River Rat

All I will say is this.

Good for You!

Do not let anyone define you but you!

HM64
 

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I'd say it's different for each person. If you've forgiven her and there is no sign that she's cheating again there isn't a reason for it.

Only ask if you feel you want and can know. Why upset a marriage that seems to be going alright.

With mine I had to know everything up front. Unfortunately knowing everything only made it worse and I grew bitter. Now those mind movies are even worse and I find myself feeling angry every now and again even 4 years later. It even spawned the want for a revenge affair..

Let sleeping dragons lie, don't wake them up unless you're willing to fight them.
 

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I have moved past all the pain and confusion of those years. The only thing to be gained, would be to allow her to assuage her guilt. I chose to let that moment pass.
Perhaps she was wanting to confess and to hear you say you have forgiven her.

Maybe you missed your cue.
 

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Congrats on finding your comfort zone and living within it.

I do find it odd that no one is on here belittling like other similar threads, where acceptance is considered grounds for judgement and branding. Sometimes this place amazes me, how similar situations yield such different resulting posts???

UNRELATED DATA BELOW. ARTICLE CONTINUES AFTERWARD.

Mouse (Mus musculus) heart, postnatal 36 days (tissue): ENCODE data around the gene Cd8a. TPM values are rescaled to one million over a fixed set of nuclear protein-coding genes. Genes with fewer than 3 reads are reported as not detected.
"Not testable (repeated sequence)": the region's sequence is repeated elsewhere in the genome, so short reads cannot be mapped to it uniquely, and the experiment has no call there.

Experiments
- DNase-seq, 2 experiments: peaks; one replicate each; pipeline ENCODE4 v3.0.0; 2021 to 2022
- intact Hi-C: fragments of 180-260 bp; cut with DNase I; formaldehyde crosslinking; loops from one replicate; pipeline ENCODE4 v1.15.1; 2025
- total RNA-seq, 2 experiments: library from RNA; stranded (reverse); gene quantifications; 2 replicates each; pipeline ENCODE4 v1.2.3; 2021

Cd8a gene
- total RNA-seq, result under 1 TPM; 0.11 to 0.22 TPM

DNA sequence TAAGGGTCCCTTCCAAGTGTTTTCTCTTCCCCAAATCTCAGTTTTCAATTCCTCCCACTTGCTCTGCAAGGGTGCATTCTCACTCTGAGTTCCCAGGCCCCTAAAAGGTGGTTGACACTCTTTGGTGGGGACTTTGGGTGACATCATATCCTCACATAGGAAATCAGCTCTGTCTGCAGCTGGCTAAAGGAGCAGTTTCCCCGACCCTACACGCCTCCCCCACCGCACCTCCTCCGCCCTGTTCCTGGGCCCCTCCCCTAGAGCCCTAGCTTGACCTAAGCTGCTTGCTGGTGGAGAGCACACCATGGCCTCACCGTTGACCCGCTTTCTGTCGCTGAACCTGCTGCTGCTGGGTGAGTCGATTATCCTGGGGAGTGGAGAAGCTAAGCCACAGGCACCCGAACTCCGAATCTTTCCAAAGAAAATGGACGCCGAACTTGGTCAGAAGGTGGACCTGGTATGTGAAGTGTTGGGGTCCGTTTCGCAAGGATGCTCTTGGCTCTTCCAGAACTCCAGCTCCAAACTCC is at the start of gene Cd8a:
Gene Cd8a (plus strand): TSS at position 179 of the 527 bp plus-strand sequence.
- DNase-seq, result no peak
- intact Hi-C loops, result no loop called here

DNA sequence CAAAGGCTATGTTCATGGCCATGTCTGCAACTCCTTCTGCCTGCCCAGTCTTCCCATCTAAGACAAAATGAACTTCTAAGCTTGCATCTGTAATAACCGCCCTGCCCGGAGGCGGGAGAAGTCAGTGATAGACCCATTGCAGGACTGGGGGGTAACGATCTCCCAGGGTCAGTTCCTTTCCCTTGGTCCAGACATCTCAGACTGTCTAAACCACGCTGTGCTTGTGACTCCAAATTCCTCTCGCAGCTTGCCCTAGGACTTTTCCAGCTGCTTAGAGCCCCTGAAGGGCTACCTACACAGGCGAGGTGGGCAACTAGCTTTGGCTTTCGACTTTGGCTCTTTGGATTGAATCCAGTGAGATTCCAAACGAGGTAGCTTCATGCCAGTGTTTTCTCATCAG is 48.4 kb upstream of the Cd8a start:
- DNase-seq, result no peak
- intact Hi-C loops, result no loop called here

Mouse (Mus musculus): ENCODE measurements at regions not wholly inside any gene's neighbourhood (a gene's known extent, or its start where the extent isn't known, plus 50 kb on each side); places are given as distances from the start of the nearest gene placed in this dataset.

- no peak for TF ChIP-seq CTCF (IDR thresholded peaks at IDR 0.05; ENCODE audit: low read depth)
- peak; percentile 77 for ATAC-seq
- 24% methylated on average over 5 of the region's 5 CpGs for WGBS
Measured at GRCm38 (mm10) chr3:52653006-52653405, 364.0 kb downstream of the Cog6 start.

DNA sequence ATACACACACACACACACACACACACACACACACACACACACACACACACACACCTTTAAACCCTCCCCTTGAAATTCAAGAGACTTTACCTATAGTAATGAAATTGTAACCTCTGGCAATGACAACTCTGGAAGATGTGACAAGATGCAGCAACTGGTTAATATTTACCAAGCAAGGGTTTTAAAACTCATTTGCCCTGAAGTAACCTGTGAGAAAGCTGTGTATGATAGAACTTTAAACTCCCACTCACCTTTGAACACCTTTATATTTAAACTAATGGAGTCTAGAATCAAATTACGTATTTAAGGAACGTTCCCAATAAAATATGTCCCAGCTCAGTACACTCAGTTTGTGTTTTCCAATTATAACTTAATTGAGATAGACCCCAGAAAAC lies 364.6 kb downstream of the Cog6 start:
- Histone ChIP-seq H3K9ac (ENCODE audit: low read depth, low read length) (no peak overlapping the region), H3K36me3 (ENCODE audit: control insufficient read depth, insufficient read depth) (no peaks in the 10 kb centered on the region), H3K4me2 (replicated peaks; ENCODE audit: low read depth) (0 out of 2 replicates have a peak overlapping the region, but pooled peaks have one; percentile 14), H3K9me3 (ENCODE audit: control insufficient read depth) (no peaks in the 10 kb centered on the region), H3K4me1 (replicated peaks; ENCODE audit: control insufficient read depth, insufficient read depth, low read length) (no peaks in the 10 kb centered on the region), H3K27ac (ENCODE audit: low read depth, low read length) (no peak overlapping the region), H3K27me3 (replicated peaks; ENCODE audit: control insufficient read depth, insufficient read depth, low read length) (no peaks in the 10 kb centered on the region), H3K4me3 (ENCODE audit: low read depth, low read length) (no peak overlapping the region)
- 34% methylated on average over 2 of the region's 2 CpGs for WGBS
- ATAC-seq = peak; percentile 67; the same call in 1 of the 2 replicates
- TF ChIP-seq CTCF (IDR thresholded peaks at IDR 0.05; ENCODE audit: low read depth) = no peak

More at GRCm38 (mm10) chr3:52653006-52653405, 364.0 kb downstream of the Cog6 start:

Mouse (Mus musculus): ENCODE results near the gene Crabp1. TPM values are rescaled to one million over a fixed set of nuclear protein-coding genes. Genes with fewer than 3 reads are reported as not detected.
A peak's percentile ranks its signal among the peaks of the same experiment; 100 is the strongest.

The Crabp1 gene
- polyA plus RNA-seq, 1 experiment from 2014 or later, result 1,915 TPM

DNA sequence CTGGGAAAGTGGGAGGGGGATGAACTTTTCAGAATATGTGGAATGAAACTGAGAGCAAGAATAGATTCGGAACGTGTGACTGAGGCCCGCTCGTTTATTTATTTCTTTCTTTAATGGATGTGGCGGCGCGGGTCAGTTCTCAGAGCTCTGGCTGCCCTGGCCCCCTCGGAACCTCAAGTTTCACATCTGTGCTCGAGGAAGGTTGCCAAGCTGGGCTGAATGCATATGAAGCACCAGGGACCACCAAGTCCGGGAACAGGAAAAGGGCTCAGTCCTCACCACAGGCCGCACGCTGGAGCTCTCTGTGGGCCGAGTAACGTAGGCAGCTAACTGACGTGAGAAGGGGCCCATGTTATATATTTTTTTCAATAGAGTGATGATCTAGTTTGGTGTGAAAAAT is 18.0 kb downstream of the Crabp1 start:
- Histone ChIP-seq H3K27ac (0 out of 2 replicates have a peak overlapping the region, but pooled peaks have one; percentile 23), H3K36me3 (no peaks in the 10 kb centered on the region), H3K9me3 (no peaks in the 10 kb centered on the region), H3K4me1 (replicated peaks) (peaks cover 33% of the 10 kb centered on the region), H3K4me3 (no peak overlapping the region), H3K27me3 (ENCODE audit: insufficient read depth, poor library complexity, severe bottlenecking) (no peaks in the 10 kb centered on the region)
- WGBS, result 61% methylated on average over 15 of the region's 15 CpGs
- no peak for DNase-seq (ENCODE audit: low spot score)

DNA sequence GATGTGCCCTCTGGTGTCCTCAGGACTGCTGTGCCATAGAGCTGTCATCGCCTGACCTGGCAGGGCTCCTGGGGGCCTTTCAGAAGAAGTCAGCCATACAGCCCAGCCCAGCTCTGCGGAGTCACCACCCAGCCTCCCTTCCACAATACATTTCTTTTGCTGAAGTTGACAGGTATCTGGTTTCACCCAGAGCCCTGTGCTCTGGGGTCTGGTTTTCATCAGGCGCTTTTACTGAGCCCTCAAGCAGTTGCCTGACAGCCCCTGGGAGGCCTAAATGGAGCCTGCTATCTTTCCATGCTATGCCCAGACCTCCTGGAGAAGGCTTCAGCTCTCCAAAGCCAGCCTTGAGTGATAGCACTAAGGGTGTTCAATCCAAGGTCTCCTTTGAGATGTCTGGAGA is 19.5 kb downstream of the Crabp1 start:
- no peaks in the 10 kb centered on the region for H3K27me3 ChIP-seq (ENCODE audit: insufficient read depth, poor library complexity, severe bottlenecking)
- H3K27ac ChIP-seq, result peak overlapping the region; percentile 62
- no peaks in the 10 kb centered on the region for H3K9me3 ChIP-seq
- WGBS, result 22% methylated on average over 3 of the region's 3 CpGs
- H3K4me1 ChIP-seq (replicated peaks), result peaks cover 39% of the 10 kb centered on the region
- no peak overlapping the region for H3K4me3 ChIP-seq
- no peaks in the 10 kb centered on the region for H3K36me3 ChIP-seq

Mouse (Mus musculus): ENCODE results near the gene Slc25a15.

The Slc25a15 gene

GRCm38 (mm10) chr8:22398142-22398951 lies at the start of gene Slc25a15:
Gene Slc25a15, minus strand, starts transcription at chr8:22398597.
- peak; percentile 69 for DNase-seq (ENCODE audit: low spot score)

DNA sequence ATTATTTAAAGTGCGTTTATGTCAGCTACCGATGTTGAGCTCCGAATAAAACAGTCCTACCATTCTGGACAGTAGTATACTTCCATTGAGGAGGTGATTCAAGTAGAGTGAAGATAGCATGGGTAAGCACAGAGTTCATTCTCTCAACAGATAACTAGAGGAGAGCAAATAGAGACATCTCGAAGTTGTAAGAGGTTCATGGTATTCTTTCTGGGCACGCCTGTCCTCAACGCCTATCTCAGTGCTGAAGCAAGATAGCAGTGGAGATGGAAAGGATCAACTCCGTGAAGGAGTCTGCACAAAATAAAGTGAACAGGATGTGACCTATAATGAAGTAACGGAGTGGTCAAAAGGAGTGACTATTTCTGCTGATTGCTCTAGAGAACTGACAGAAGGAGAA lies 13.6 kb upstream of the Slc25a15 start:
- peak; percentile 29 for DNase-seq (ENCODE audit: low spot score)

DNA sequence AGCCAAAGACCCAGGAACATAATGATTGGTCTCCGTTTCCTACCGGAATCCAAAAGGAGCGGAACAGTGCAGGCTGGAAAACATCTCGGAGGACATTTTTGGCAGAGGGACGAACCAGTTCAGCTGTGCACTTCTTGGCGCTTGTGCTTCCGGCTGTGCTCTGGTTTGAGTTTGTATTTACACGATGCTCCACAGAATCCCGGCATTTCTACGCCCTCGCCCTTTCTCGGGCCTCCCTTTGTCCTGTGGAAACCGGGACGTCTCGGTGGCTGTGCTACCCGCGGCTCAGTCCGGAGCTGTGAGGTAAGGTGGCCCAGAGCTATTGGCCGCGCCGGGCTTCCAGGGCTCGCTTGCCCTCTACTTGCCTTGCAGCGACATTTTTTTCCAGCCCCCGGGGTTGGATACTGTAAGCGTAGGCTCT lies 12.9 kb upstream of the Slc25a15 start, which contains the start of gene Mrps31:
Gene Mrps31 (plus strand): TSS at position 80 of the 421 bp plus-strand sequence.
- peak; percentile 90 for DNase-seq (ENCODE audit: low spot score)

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Which brings me to today, and the topic of my thread. A week ago, we were having a conversation, and she remarked, "I want to thank you for not leaving me." I knew at that point, that if I wanted to get the full truth, that was the moment. But I made a decision. I am happy with my life. I have moved past all the pain and confusion of those years. The only thing to be gained, would be to allow her to assuage her guilt. I chose to let that moment pass.
It's ok for me. A sound decision, taken after knowing every path at hand.

Implicitly she let you know she cheated on you, that she's sorry she did, that's she's grateful you didn't dump her.
You - also tacitly - accepted her apology and gratitude.
It seems you slowly managed to come to grips with what happened, on your own. Clear indicatiopn of inner strength.
You don't need the minutiae anymore.
Interestingly, after the initial confrontation, which occurred two years after the affair, my wife, without any urging from me, became completely transparent. It was as if she'd found this forum and was doing all the things a WW must do to reconcile.
This, along with her apology/gratitude speech is also indicative of soul searching, of affair proofing herself (built on remorse no doubt) and empathy. Maybe she was aware you checked on her once in while and decided to regain you trust.
I'd dare to say this conversation was another chance she's giving you to drag the truth out of her. She's, somehow, guiding you, telling you she's ready and willing to deal with it if you choose it.

You (as a couple) swept it under the carpet but it seems you guys dealt with it as individuals.

You are happy. She seems happy too.
It's OK.